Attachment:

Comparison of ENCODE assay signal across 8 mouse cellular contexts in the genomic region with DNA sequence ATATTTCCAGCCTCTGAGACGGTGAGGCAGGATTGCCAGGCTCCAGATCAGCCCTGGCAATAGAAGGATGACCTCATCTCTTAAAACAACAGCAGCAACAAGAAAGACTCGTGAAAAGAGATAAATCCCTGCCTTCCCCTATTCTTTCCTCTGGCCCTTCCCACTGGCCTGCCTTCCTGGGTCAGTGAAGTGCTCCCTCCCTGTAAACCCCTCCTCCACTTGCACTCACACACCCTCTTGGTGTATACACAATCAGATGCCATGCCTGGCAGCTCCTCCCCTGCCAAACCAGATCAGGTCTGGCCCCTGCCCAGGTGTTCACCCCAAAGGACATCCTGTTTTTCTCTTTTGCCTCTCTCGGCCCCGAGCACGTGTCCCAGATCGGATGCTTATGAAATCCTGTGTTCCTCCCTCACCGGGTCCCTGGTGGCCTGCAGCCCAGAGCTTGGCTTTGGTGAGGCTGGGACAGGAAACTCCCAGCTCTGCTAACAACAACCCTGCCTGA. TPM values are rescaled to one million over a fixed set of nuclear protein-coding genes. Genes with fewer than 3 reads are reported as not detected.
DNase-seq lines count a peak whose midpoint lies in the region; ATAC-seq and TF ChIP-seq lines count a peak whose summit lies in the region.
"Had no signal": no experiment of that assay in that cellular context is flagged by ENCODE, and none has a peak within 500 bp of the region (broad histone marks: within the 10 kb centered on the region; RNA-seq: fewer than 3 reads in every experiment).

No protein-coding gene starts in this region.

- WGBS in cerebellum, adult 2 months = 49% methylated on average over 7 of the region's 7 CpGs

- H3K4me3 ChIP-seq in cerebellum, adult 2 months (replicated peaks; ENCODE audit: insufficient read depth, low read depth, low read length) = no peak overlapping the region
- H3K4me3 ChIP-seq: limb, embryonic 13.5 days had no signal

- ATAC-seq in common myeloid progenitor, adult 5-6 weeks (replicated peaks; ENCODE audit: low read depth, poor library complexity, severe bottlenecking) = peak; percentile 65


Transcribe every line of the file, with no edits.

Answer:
Comparison of ENCODE assay signal across 8 mouse cellular contexts in the genomic region with DNA sequence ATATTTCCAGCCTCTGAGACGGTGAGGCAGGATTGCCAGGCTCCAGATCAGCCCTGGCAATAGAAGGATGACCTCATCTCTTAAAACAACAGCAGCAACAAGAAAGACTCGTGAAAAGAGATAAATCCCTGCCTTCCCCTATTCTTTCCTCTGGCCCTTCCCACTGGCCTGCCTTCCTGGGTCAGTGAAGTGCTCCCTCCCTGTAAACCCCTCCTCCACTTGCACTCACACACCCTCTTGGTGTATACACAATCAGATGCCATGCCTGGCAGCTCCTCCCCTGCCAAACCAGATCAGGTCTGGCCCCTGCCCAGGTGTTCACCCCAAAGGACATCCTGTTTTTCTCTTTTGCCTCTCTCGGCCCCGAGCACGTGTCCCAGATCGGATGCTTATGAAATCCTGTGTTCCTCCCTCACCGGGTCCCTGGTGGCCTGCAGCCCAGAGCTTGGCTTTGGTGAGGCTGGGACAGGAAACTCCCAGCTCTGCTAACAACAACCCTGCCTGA. TPM values are rescaled to one million over a fixed set of nuclear protein-coding genes. Genes with fewer than 3 reads are reported as not detected.
DNase-seq lines count a peak whose midpoint lies in the region; ATAC-seq and TF ChIP-seq lines count a peak whose summit lies in the region.
"Had no signal": no experiment of that assay in that cellular context is flagged by ENCODE, and none has a peak within 500 bp of the region (broad histone marks: within the 10 kb centered on the region; RNA-seq: fewer than 3 reads in every experiment).

No protein-coding gene starts in this region.

- WGBS in cerebellum, adult 2 months = 49% methylated on average over 7 of the region's 7 CpGs

- H3K4me3 ChIP-seq in cerebellum, adult 2 months (replicated peaks; ENCODE audit: insufficient read depth, low read depth, low read length) = no peak overlapping the region
- H3K4me3 ChIP-seq: limb, embryonic 13.5 days had no signal

- ATAC-seq in common myeloid progenitor, adult 5-6 weeks (replicated peaks; ENCODE audit: low read depth, poor library complexity, severe bottlenecking) = peak; percentile 65